Now consider the approach where you recognize that sections of your programs can easily be reused by just supplying the information that changes via macro variables or control datasets. You proceed to break the code into those sections and store them as separate, callable modules. This approach is what we call driver/source:
A repeatable process like this requires additional and extensive testing to confirm that changes to the source code modules accommodate all drivers that call the modules. But the payoff is that when business rules change, there is only one source program to revise rather than a multitude. And once the flexible process is set up, reuse of code is simple.
Assuming that you have generalized your processes into source modules, when you are ready to start reporting for a new project, just create a driver with necessary parameter values as input to your source modules.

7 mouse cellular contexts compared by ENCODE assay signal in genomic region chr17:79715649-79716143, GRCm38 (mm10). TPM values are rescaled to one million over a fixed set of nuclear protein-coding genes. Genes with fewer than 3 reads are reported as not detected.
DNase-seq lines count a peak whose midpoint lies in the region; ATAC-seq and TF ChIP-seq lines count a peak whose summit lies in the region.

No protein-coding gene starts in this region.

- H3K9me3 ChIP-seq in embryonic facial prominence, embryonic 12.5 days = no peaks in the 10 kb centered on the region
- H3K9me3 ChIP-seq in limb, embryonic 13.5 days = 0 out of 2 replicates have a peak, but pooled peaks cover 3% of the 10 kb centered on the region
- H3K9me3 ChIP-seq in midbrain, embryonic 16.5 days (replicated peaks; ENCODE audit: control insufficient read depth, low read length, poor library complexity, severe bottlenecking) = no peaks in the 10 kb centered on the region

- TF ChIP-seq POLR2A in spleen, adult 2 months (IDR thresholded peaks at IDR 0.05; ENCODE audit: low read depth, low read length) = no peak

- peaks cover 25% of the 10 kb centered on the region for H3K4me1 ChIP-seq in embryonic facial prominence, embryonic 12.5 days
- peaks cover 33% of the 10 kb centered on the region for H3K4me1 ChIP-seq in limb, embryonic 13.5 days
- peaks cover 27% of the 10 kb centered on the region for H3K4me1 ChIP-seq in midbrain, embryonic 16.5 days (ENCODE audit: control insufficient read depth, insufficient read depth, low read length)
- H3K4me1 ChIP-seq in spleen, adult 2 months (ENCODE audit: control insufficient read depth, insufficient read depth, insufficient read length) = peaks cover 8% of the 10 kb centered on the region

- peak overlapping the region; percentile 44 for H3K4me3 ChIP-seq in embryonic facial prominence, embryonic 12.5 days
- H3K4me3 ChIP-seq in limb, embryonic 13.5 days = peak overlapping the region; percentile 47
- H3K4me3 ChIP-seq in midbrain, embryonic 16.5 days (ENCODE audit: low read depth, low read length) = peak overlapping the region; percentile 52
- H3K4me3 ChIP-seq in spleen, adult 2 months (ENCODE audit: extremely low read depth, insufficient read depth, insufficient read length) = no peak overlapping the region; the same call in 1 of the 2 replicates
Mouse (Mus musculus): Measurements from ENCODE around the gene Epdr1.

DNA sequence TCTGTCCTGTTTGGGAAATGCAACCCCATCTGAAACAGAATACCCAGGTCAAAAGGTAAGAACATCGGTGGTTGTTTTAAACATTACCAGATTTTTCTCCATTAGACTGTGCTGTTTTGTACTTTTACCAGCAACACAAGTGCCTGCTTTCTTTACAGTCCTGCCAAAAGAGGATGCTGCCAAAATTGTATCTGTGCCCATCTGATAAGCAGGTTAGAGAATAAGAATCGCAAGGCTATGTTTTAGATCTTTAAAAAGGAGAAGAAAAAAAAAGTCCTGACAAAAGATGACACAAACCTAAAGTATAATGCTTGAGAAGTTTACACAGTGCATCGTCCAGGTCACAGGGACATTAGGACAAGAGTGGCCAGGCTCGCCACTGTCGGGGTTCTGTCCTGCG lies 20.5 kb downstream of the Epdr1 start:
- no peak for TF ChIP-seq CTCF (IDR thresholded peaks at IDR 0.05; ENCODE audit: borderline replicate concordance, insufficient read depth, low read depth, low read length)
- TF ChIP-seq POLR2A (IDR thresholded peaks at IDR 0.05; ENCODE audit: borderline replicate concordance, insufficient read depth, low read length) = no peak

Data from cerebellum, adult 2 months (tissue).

It should not come as a surprise that the SAS Macro language will likely be the choice for creating reusable modules within a framework. Macros have always been a great way to generalize by building code and passing parameters through a process to influence the results. We can write generic code that can handle several situations rather than repeating code over and over again. Macro tools will allow us to build the robust and versatile framework we desire.